Autism is a spectrum disorder, not a disease or illness; it’s simply a difference in how people think and interact. No two autistic people are alike, hence the “spectrum” in the name.

Another concept I find misleading and outrageous is the notion that all autistic people are geniuses. PLEASE, CALM DOWN. Doctor Shaun Murphy in the American medical series, The Good Doctor, is a genius, as is Attorney Woo in Extraordinary Attorney Woo, a Kdrama law series. However, not everyone on the spectrum is a genius.

I understand that the media is attempting to erase negativity and correct misconceptions about Autism Spectrum Disorder by portraying autistic characters as geniuses. Still, the majority of autistic people, in reality, are not. Not everyone on the spectrum has an eidetic or photographic memory or Savant Syndrome. Some people just want to work or learn in a conducive environment that accommodates their productivity.

How do you think society’s perception of Autism has changed over the years, and what more can be done?

In the past, autistic individuals were often misunderstood and misdiagnosed, frequently labelled with derogatory terms, and placed in institutions with little support. In Africa, Autism was sometimes seen as a curse or associated with paranormal causes, leading to social exclusion and a lack of specialized services.

However, there’s now a growing recognition of the importance of early diagnosis and intervention, with efforts to improve services, access, and awareness. While progress towards Autism acceptance has been made in Nigeria and across Africa, there’s still a long way to go.

Is there an aspect of Autism that feels like a superpower to you?

I am forgetful and rarely pay attention to details. I don’t read because I have poor retention abilities. I have trouble picturing anything in my mind. But if I have a superpower, it’s the ability to create something despite my shortcomings in these areas.

I write—and I wonder how I do it—because I can’t remember what I read. I notice things in people (emphasis on people) that most don’t, although I don’t pay attention to details because my mind is sometimes blank or wandering. I hardly concentrate.

Besides, contrary to another common misconception that people on the Autism spectrum lack empathy, I consider empathy to be one of my superpowers. Empathy comes naturally to me. Perhaps that’s why I’m always curious about why people behave the way they do.

How do you think Autism influences your creativity and approach to writing?

Autism influences everything I do because it affects how I think and interact. So, answering how it influences my creativity and approach to writing is quite difficult because I haven’t had a life without Autism. Maybe I have in my past life.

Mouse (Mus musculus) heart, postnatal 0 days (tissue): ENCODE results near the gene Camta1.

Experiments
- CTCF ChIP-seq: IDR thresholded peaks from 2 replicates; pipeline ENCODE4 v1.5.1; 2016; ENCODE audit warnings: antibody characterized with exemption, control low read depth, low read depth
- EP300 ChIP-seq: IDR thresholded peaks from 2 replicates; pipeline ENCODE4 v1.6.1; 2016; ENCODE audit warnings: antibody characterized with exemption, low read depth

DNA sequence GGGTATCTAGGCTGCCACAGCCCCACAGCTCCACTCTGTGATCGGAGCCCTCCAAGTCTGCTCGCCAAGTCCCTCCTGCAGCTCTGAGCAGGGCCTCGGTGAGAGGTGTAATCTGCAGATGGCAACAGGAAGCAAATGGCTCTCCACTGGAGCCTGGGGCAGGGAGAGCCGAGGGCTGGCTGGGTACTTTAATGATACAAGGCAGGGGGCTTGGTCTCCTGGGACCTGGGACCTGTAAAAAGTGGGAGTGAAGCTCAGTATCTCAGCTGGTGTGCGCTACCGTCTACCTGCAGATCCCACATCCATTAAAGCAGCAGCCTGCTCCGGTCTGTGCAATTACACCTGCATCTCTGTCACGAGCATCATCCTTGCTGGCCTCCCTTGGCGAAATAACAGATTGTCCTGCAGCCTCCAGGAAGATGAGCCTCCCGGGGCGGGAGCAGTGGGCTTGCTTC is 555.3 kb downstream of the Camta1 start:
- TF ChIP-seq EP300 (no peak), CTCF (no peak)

Jokes aside, I don’t know how I write. But I can tell you this: when I have an idea, I just pick up my laptop and start writing. It just keeps flowing. I also work with outlines, though.

If you hadn’t become a journalist, what other career paths would you have pursued, and why?

I’m very interested in young adults and mental health. If I hadn’t become a journalist, I’d have continued blogging and helping young adults thrive.

In 2018, I organized an event at UI aimed at fostering positive body image, healthy relationships, and mental health among young adults. In 2019, I mentored 30 secondary school female students, showcasing 30 inspiring women from Nigeria’s history to encourage them to aspire to greatness.

During the same year, I undertook a 90-day writing challenge focusing on gender equality and gender-based violence to raise awareness and educate my audience. In 2020, during the pandemic, I started a 100-day writing challenge tailored for young adults, addressing various issues they encounter.

Following the challenge, I shifted my focus to mental health and neurodivergence, volunteering briefly with, Ease Neurocare, an organization supporting mothers who have neurodivergent kids.

Now, in 2024, my passion for mental health hasn’t died. My goal is to create a home for people with invisible or hidden disabilities in Nigeria—particularly those marginalized in society, lacking access to education, and mental health resources, or facing abandonment due to their differences, where they can achieve all their dreams and realize their full potential. Whether I’m a journalist or not, I intend to do this.

Are there any books, tools, or resources you would recommend for others looking to understand Autism better or seeking support?

There are resources online in video or text formats if anyone wants to know the basics of Autism. By the way, I wrote about Autism acceptance in Africa. That could be a good start.

Unfortunately, there are few support systems in Nigeria or Africa. However, online spaces can help people find the assistance they need. The Internet is a powerful tool for raising awareness and educating Africans.

For instance, social media platforms like Facebook, Twitter, and Instagram allow individuals, organizations, and advocacy groups to spread information about Autism, promote events, and share stories about autistic individuals.